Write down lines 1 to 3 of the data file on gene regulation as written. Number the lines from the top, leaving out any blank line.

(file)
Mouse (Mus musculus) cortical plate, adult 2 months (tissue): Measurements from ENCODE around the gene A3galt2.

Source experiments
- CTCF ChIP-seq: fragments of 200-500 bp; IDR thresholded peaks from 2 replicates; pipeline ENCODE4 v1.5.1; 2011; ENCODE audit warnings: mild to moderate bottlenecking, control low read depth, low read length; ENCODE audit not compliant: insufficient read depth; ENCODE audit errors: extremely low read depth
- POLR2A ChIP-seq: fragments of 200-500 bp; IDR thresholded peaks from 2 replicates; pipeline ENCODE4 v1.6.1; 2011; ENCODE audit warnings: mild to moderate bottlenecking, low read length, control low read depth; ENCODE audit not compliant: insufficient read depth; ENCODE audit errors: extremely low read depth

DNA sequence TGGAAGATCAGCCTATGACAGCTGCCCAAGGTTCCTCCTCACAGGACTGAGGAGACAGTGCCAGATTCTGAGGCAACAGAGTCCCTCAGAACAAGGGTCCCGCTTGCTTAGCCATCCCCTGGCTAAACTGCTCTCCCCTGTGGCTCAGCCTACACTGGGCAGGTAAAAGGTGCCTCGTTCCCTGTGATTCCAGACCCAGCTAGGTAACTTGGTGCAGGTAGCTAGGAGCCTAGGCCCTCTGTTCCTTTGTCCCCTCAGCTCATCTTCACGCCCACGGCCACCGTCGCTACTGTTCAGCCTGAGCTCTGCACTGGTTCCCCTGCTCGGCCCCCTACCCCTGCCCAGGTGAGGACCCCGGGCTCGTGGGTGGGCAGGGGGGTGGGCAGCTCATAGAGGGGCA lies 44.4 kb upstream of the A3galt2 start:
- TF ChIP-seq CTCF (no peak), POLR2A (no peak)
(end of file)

Mouse (Mus musculus) cortical plate, adult 2 months (tissue): Measurements from ENCODE around the gene A3galt2.

Source experiments
- CTCF ChIP-seq: fragments of 200-500 bp; IDR thresholded peaks from 2 replicates; pipeline ENCODE4 v1.5.1; 2011; ENCODE audit warnings: mild to moderate bottlenecking, control low read depth, low read length; ENCODE audit not compliant: insufficient read depth; ENCODE audit errors: extremely low read depth